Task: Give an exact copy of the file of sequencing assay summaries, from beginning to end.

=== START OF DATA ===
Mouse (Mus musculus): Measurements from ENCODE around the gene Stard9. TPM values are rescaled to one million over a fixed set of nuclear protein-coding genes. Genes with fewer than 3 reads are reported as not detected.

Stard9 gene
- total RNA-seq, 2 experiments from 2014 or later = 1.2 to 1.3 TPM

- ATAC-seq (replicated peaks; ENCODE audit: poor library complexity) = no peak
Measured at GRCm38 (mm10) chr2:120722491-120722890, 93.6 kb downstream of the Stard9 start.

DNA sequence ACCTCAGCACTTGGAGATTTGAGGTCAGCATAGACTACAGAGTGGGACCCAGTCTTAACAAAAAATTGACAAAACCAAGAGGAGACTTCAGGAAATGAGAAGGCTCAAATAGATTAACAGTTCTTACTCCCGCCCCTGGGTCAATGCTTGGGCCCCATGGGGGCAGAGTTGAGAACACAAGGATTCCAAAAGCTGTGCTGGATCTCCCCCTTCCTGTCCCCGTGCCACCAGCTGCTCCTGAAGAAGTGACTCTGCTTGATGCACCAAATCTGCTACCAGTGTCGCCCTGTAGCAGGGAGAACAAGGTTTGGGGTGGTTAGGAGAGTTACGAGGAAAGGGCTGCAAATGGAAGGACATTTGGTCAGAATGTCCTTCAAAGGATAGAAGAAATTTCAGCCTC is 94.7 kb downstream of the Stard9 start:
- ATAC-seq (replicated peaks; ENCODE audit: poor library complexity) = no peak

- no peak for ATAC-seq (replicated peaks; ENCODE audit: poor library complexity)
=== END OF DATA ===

Mouse (Mus musculus): Measurements from ENCODE around the gene Stard9. TPM values are rescaled to one million over a fixed set of nuclear protein-coding genes. Genes with fewer than 3 reads are reported as not detected.

Stard9 gene
- total RNA-seq, 2 experiments from 2014 or later = 1.2 to 1.3 TPM

- ATAC-seq (replicated peaks; ENCODE audit: poor library complexity) = no peak
Measured at GRCm38 (mm10) chr2:120722491-120722890, 93.6 kb downstream of the Stard9 start.

DNA sequence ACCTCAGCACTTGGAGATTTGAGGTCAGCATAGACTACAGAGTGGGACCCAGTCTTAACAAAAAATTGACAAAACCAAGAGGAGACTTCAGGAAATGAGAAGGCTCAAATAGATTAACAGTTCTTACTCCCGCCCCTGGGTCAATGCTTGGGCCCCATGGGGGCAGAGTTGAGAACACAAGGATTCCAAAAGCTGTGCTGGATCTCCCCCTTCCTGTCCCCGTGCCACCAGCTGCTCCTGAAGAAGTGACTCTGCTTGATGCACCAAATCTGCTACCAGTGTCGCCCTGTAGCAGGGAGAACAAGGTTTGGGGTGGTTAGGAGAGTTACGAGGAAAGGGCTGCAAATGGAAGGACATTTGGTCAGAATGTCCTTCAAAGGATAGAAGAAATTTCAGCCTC is 94.7 kb downstream of the Stard9 start:
- ATAC-seq (replicated peaks; ENCODE audit: poor library complexity) = no peak

- no peak for ATAC-seq (replicated peaks; ENCODE audit: poor library complexity)